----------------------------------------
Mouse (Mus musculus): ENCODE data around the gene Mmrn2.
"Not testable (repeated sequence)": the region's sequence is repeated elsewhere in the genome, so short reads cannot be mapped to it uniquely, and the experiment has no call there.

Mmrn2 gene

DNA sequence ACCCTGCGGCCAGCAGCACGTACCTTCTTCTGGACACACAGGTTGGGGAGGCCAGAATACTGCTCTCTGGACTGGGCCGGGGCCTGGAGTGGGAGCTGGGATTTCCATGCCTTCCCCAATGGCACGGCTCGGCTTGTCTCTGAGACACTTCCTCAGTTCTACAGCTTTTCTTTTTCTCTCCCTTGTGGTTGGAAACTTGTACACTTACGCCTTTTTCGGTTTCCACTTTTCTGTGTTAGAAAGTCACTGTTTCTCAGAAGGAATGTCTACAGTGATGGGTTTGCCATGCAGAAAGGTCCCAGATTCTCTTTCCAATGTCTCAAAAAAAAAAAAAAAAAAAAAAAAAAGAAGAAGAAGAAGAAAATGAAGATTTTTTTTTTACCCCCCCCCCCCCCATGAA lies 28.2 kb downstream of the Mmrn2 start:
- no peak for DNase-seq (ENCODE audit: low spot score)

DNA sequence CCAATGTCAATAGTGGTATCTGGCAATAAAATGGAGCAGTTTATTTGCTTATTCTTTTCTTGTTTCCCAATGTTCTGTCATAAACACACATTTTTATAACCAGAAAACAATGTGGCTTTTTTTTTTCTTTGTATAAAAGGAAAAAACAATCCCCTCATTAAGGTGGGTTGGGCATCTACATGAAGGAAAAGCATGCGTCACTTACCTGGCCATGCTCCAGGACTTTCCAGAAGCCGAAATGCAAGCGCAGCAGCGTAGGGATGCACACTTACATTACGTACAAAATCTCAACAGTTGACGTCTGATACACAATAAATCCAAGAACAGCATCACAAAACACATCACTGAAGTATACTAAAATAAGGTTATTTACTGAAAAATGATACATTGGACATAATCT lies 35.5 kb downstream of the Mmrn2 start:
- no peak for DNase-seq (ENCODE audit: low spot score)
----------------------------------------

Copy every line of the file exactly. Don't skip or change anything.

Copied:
Mouse (Mus musculus): ENCODE data around the gene Mmrn2.
"Not testable (repeated sequence)": the region's sequence is repeated elsewhere in the genome, so short reads cannot be mapped to it uniquely, and the experiment has no call there.

Mmrn2 gene

DNA sequence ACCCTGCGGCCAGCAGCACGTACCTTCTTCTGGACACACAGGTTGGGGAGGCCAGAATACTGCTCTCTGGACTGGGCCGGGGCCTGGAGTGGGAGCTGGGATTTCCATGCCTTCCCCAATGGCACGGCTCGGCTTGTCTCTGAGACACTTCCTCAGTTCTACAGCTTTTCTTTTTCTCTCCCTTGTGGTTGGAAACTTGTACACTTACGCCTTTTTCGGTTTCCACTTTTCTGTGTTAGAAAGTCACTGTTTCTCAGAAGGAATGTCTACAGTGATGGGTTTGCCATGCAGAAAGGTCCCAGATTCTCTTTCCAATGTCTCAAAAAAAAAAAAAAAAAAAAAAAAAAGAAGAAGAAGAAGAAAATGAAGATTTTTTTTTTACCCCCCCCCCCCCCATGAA lies 28.2 kb downstream of the Mmrn2 start:
- no peak for DNase-seq (ENCODE audit: low spot score)

DNA sequence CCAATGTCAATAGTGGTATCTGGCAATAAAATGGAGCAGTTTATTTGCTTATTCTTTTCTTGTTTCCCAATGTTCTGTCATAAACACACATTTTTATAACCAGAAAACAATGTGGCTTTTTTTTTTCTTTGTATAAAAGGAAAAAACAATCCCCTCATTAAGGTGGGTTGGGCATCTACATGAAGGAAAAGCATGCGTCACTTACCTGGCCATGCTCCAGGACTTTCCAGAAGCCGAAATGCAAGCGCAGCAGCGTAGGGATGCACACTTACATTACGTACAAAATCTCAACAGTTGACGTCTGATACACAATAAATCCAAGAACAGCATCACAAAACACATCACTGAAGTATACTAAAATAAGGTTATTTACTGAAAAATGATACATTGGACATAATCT lies 35.5 kb downstream of the Mmrn2 start:
- no peak for DNase-seq (ENCODE audit: low spot score)